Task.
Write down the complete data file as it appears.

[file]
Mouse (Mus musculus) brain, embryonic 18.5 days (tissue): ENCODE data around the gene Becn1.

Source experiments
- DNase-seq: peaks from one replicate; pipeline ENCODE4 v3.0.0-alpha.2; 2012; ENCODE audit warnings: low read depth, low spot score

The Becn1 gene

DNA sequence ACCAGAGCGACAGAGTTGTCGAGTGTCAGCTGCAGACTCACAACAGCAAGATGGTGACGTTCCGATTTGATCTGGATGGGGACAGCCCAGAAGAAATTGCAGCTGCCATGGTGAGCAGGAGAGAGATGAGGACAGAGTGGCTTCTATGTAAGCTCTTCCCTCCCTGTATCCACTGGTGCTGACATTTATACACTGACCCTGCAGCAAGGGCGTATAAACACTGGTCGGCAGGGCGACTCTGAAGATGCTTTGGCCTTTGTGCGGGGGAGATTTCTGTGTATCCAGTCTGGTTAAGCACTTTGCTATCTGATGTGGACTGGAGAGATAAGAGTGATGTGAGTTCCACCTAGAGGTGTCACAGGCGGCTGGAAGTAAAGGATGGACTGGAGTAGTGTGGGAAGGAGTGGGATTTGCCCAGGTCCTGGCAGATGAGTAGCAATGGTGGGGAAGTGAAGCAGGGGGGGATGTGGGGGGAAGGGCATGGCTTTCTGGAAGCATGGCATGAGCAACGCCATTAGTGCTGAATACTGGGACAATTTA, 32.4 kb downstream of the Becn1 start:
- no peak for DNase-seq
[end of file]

Mouse (Mus musculus) brain, embryonic 18.5 days (tissue): ENCODE data around the gene Becn1.

Source experiments
- DNase-seq: peaks from one replicate; pipeline ENCODE4 v3.0.0-alpha.2; 2012; ENCODE audit warnings: low read depth, low spot score

The Becn1 gene

DNA sequence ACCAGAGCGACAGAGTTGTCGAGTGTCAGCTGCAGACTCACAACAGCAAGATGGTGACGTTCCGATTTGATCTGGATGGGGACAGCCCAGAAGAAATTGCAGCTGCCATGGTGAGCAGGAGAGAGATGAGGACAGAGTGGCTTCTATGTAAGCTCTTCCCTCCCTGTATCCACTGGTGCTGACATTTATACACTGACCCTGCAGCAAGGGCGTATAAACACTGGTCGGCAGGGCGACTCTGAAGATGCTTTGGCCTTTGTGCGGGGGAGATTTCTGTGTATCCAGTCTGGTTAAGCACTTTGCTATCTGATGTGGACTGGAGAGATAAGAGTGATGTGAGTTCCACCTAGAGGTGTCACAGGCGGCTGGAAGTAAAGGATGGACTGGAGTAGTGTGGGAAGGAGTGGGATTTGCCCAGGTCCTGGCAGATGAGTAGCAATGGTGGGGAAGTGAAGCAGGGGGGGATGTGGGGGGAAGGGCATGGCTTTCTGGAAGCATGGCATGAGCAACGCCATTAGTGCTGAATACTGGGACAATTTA, 32.4 kb downstream of the Becn1 start:
- no peak for DNase-seq